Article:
Home > Great Big Greenhouse Blog > May 2017 > IN THE GARDEN with DOUG - GROWING HERBS IN CONTAINERS


Container gardening continues to be a very popular gardening trend.  A couple reasons for its popularity are that container gardens add unique interest to any landscape.  And, secondly, container gardening allows individuals to grow plants out of the ground, such as on patio, deck, or porches.   And, growing herbs in containers is very easy and very popular.
                Sure, you can get fresh herbs from most grocery stores, but why not grow your own?  You’ll have an endless supply of herbs and you will have the pleasure of growing them yourself!
                Here are some of my suggestions for planning a container herb garden and being successful.
  1.  Location -  most all herbs need to receive a minimum of six hours of direct sunlight in order to thrive.
  2. Soil  -  a “potting mix” is the proper soil for containers.  Potting mix is mostly organic matter like composted plants and peat, is lighter and gives container gardens the best texture for root development and good drainage.  I recommend using the ESPOMA POTTING MIX with container gardens.
  3. Container size  -  In my opinion, this is the first decision to be made.  The size of the container will dictate the amount of herbs to be paired in the container.  It’s important to make sure you are planting herbs with similar needs in the same container.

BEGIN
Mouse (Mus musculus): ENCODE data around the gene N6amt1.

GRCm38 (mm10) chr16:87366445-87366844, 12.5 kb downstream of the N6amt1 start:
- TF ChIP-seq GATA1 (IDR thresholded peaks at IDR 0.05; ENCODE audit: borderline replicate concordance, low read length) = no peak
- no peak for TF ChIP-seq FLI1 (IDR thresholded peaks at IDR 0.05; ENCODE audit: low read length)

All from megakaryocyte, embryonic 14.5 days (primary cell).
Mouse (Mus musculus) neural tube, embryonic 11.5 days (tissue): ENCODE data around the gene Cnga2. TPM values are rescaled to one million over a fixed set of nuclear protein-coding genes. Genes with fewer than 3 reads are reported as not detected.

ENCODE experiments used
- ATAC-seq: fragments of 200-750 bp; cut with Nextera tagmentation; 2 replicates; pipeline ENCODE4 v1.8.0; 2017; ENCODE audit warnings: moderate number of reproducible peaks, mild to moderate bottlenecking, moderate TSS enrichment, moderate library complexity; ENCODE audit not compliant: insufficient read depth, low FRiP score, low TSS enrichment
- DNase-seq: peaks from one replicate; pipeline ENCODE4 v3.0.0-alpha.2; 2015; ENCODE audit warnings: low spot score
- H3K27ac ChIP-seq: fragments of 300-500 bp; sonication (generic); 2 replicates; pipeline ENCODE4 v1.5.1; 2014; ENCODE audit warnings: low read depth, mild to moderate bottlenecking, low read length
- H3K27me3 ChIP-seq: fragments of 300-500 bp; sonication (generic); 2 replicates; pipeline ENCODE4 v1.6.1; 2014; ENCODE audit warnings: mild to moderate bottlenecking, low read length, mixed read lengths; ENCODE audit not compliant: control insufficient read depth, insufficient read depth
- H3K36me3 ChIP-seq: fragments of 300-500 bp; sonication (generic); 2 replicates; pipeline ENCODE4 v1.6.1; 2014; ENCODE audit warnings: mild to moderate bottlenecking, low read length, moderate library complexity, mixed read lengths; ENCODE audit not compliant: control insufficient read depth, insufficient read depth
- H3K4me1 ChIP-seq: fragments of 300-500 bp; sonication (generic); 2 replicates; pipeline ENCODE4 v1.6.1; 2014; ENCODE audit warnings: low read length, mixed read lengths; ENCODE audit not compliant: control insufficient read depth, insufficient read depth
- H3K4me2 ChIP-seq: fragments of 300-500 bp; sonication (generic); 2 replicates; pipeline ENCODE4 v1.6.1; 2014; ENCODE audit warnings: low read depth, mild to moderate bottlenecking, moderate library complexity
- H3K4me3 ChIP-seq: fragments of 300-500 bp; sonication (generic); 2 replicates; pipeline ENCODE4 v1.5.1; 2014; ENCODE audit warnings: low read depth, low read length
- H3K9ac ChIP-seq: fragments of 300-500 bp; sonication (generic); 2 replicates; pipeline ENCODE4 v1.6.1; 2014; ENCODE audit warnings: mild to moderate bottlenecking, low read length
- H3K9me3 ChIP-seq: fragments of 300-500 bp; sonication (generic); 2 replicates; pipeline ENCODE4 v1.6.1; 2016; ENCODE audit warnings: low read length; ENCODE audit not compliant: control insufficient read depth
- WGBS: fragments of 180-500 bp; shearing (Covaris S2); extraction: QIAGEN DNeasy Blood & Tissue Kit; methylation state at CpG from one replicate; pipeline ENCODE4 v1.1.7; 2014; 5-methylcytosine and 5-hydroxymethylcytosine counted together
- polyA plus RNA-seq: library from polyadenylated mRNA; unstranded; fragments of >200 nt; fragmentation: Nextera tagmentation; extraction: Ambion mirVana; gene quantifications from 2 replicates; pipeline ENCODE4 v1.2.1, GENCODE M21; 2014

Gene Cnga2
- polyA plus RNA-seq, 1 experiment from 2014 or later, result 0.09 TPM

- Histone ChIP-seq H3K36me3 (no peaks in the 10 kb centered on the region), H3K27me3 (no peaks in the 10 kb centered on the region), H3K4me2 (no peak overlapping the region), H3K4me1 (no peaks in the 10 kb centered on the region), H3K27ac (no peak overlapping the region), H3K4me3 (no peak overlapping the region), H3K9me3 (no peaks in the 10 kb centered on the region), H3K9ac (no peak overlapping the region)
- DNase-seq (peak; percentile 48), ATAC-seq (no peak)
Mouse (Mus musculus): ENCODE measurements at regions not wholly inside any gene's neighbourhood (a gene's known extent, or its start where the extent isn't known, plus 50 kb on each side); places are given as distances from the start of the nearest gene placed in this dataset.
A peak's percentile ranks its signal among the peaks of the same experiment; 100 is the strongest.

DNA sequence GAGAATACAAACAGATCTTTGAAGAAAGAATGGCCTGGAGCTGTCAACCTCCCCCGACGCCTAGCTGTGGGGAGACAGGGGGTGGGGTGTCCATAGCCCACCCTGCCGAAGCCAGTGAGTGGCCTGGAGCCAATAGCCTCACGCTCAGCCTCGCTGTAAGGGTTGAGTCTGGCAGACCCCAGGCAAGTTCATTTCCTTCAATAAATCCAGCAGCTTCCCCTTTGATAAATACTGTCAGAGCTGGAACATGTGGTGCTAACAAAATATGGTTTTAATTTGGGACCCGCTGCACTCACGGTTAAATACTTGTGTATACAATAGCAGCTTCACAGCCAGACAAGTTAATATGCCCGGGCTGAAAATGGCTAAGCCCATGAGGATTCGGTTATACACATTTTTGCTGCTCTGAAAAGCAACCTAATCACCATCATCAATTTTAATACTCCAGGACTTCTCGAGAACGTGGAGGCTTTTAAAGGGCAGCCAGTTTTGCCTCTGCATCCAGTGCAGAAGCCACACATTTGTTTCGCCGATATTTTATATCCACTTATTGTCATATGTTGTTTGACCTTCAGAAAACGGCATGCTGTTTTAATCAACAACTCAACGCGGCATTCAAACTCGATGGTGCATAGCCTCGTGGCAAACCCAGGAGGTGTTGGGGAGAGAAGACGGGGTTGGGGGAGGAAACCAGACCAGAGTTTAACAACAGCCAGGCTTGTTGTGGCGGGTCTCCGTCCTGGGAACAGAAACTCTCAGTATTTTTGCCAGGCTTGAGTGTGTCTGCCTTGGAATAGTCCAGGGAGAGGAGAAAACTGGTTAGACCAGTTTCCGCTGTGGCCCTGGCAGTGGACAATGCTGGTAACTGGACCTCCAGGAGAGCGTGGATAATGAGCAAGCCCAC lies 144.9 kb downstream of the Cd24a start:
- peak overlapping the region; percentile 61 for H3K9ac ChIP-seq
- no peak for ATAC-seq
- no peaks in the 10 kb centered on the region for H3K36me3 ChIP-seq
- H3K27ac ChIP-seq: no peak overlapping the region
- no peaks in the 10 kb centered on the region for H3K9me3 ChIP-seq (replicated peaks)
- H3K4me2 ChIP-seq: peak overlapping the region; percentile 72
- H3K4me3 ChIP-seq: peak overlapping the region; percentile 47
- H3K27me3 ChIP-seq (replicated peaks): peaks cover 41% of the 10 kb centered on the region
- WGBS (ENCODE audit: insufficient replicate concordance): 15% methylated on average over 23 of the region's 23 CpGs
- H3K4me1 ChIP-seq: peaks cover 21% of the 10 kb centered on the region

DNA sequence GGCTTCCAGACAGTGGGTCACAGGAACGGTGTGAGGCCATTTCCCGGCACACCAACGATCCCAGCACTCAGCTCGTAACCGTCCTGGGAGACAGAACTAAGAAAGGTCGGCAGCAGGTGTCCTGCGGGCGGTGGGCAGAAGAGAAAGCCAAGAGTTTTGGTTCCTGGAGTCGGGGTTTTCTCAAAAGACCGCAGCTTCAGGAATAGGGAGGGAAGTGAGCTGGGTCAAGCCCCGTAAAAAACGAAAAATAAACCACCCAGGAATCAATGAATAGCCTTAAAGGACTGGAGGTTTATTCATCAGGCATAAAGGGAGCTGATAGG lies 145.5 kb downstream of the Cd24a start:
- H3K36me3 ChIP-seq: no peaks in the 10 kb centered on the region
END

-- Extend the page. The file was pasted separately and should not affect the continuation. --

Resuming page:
4. Watering  -  Watering is important but remember:  herbs don’t like wet soil.  Containers can offer better drainage.  This is the main reason why I grow my herbs in containers.  I have rosemary, oregano, sage, chives, thyme – all in their separate containers.  These perennial herbs have been around for a few years now. 
  5. Harvesting  -  Harvesting the leaves often.  This keeps the plants from blooming and keeps them producing more leaves.  Take off the oldest stems first.
Now that it is mid-May, it is safe to plant herbs in containers.  Even the popular annual herb, Basil, is grown successfully in containers.  Have fun!!
                                HAPPY GARDENING!!!!
Posted: 5/10/2017 by Doug Hensel | with 1 comment(s)
Hi Doug,
I am curious to know how you handle the containers getting heated up in the sun. I know if the soil gets too hot it can kill the plant... so how does one avoid that when these plants need sunlight? Thanks-
5/11/2017 8:03:14 PM

 Security code